Today in religion there is a lot of information being passed around. Many never stop to consider who is telling them the things they are believing. Paul was disappointed in the churches of Galatia as they were being moved away from the true Gospel due to the influence of false teachers (Galatians 1:6-9). Paul asked them who bewitched them (Galatians 3:1). He wanted to know if they received the Spirit by the hearing of faith or by the works of the law (Galatians 3:2). Paul asked them how they began in the Spirit and now were trying to be made perfect through the Law of Moses (Galatians 3:3). Through these questions, Paul hoped to get those Christians to see their inconsistency.

We might ask similar questions concerning some issues that come up in our own day. Who told you that you can drink as long as you don’t get drunk (Ephesians 5:18; 1 Thessalonians 5:7-8; 1 Peter 4:1-4)? Who told you that one church was as good as another (Matthew 16:18-19; Ephesians 4:4)? Who told you that evening worship and Wednesday night services were optional (Hebrews 10:25)? Who told you that as long as your heart is in it, God doesn’t care how you worship (Matthew 15:7-9; John 4:23-24)? There are many more questions that we could ask here. Nevertheless, the point is we should consult the Word of God and not the words of men.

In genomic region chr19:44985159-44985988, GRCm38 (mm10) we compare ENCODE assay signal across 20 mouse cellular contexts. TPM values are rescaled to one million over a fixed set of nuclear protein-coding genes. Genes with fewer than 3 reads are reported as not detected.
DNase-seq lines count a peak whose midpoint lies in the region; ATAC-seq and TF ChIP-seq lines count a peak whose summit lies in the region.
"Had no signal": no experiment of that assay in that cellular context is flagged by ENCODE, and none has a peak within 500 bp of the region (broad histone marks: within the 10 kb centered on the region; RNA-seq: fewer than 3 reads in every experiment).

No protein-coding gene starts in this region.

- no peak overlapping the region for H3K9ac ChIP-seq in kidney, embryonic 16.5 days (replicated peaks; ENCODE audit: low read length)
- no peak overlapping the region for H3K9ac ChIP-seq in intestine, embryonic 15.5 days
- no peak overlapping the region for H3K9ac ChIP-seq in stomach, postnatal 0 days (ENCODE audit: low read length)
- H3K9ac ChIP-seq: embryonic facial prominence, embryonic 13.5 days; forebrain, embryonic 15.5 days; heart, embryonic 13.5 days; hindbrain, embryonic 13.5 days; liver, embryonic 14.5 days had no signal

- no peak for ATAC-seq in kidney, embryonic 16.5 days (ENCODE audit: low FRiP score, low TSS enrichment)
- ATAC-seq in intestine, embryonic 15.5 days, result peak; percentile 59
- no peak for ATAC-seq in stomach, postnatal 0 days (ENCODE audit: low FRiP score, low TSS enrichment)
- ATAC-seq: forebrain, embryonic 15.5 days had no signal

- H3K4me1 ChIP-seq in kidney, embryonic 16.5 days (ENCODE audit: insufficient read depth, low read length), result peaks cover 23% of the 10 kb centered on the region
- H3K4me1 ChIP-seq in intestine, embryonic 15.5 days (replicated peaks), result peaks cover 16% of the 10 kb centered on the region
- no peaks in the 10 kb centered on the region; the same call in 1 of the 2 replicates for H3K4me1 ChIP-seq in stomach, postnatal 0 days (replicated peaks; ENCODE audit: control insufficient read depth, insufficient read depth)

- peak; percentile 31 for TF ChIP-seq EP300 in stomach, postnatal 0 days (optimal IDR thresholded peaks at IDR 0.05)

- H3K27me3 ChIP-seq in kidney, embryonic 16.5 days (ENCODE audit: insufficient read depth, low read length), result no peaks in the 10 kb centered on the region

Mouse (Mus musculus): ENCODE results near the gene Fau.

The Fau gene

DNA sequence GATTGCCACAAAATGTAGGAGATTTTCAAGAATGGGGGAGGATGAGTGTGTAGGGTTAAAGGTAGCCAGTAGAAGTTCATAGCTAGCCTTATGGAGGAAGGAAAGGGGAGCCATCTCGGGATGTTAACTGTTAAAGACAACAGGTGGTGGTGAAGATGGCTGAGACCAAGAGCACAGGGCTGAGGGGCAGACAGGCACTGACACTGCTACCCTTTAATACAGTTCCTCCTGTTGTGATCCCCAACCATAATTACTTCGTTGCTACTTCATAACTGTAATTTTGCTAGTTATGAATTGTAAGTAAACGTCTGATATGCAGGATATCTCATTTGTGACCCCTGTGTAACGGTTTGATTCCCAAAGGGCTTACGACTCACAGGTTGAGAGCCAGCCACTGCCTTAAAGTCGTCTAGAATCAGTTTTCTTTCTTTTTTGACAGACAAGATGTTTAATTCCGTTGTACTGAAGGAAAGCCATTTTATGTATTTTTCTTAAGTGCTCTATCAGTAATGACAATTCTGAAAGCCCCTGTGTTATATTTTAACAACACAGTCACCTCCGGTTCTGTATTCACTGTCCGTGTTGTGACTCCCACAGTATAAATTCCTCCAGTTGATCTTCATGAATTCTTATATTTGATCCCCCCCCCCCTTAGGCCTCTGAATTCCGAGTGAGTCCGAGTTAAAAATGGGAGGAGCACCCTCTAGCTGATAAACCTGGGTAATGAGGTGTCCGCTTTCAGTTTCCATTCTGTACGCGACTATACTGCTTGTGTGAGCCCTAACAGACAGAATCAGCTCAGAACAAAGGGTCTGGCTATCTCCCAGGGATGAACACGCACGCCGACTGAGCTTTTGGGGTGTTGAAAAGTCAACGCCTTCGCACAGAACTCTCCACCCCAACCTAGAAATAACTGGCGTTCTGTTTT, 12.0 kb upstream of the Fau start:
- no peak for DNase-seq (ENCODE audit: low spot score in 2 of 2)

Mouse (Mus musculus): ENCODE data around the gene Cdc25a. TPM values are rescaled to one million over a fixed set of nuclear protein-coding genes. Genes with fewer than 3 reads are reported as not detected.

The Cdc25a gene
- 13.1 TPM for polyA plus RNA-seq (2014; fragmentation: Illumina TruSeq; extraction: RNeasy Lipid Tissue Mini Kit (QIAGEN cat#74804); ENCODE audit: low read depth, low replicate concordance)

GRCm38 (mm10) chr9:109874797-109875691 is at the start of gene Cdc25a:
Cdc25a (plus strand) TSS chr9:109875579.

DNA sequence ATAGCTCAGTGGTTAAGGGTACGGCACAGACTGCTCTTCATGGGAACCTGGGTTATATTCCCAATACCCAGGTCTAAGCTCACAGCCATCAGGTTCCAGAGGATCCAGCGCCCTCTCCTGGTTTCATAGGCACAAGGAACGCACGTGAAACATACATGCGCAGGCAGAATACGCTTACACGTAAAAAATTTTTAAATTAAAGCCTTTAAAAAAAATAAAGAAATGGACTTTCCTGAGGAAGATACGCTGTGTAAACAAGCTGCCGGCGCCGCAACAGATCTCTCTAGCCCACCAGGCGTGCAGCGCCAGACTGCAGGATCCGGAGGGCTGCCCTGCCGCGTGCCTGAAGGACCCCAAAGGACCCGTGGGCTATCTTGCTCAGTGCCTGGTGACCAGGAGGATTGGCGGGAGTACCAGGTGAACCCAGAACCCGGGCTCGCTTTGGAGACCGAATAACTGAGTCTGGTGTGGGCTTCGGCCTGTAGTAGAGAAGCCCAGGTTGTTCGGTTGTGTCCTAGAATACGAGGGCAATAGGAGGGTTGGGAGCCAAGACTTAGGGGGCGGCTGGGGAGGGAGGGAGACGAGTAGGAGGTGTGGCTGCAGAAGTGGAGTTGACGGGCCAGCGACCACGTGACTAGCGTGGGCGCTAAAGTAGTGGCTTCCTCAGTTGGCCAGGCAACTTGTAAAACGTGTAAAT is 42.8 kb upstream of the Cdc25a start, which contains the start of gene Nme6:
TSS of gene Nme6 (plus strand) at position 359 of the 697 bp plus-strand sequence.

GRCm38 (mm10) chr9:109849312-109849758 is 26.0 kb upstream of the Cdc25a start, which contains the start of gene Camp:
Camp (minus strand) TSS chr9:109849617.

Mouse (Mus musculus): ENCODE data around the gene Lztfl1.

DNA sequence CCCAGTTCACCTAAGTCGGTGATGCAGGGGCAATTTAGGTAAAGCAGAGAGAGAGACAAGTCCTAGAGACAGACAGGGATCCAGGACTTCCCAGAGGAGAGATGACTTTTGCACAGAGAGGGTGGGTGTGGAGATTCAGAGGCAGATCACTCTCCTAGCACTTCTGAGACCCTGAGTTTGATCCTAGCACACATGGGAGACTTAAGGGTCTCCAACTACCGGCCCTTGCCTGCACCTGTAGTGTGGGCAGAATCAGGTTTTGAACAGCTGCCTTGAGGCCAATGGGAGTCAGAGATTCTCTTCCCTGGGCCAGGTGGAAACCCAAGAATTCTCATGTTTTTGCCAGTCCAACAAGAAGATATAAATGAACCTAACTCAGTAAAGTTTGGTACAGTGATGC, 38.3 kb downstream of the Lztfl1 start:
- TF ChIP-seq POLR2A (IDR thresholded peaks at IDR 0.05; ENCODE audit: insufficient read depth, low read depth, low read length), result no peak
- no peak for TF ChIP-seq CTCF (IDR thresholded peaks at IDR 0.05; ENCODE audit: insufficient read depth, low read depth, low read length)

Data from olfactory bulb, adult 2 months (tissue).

Have You Disobeyed God?

God asked Adam if he had eaten of the tree that He told him from which not to eat (Genesis 3:11; 2:16-17). God simply asked Eve, “What have you done?” (Genesis 3:13). God did all that He could to get Adam and Eve to admit their wrongdoing, but they failed to do so. They shifted the blame toward one another and eventually to the serpent. God knew that they disobeyed, and He laid out their punishment. The world is forever changed because of their disobedience (Romans 5:12). They were evicted from the Garden, and they would die (Genesis 3:22-24; 5:5). All of this happened because they disobeyed God.